Congresswoman Jackie Speier, who represents parts of San Francisco and San Mateo counties, wrote a letter to Governor Brown two weeks ago.
“This legislation takes an important first step away from current practice addressing sexual assault cases by establishing a ‘yes means yes’ standard for colleges and universities to determine consent. California’s public universities have always led the country, and with Governor Brown’s signature they will lead in protecting students,” said Congresswoman Speier. “No student should have to fear sexual violence at their college or university. Universities have failed to protect students, and we need to change course before more students become survivors. Twenty percent of young women and six percent of young men will be victims of attempted or actual sexual assault while attending college. When these survivors do come forward, they shouldn’t have to prove their assault wasn’t consensual.”
According to the Legislative Digest, the bill requires “the governing boards of each community college district, the Trustees of the California State University, the Regents of the University of California, and the governing boards of independent postsecondary institutions, in order to receive state funds for student financial assistance, to adopt policies concerning sexual assault, domestic violence, dating violence, and stalking that include certain elements, including an affirmative consent standard in the determination of whether consent was given by a complainant.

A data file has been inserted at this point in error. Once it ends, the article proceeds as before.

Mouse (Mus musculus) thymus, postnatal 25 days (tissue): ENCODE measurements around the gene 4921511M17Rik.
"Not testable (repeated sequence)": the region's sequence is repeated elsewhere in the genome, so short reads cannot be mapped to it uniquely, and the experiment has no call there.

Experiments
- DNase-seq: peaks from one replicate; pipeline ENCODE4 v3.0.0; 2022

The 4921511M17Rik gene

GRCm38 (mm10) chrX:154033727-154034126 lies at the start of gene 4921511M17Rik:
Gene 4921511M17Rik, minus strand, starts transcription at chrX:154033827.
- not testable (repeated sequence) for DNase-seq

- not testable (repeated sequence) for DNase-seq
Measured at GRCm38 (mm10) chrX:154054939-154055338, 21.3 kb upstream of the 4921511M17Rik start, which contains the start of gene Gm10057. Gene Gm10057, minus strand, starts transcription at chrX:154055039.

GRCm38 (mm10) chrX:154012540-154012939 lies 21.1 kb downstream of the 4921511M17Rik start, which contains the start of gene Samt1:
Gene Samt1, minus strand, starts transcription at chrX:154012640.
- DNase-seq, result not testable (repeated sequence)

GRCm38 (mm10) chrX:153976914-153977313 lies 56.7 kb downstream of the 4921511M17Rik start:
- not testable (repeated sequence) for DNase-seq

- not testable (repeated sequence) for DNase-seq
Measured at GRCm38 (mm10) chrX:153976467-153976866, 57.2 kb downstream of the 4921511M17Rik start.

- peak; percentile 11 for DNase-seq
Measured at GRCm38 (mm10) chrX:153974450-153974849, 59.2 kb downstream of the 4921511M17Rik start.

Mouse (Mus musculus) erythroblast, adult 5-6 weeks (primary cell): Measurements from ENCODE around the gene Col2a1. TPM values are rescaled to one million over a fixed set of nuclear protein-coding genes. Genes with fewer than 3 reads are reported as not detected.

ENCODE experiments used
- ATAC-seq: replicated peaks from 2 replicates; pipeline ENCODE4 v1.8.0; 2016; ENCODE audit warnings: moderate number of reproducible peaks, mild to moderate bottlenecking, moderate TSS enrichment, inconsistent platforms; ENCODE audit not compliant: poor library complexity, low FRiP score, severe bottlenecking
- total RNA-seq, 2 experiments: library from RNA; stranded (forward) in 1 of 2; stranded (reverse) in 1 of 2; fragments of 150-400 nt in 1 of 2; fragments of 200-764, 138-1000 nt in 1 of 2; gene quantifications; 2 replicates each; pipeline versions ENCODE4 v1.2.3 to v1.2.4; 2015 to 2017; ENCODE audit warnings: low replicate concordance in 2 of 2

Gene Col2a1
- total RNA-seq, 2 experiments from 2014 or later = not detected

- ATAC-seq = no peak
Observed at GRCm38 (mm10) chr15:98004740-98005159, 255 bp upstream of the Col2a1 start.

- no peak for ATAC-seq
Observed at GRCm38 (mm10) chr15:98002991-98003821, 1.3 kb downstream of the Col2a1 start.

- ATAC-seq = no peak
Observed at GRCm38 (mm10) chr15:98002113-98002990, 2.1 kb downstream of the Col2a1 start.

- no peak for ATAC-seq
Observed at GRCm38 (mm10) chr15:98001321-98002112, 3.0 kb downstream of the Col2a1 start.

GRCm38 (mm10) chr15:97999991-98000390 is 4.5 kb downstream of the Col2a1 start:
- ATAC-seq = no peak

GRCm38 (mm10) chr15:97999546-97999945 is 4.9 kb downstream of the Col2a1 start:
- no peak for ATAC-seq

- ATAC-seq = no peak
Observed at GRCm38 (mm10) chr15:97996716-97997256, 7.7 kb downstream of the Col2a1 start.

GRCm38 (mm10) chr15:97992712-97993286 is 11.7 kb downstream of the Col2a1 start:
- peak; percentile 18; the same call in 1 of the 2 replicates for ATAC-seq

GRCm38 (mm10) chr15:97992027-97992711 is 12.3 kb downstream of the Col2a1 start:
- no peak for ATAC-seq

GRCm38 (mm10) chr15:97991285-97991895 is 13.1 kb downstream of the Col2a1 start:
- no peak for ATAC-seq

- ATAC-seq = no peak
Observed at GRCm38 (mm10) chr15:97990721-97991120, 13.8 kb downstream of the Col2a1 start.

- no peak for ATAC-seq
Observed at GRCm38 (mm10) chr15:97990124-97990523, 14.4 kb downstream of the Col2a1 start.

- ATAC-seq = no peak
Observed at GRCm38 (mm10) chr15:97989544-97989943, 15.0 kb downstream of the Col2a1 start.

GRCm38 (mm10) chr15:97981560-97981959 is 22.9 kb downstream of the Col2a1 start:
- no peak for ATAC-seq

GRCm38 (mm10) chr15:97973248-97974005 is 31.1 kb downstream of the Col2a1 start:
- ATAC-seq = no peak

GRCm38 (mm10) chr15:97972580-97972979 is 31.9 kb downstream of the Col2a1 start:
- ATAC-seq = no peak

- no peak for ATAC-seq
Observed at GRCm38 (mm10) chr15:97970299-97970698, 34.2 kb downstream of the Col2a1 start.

“The bill would require these governing boards to adopt certain sexual assault policies and protocols, as specified, and would require the governing boards, to the extent feasible, to enter into memoranda of understanding or other agreements or collaborative partnerships with on-campus and community-based organizations to refer students for assistance or make services available to students.
“The bill would also require the governing boards to implement comprehensive prevention and outreach programs addressing sexual assault, domestic violence, dating violence, and stalking. By requiring community college districts to adopt or modify certain policies and protocols, the bill would impose a state-mandated local program.”
According to the bill, “affirmative consent” means “affirmative, conscious, and voluntary agreement to engage in sexual activity. It is the responsibility of each person involved in the sexual activity to ensure that he or she has the affirmative consent of the other or others to engage in the sexual activity.”
“Lack of protest or resistance does not mean consent, nor does silence mean consent,” the law now states. “Affirmative consent must be ongoing throughout a sexual activity and can be revoked at any time. The existence of a dating relationship between the persons involved, or the fact of past sexual relations between them, should never by itself be assumed to be an indicator of consent.”
Senator De León stated, “Our daughters, sisters, nieces, and friends should not live in fear of becoming a victim of violent crime while pursuing their academic goals.”
—David M. Greenwald reporting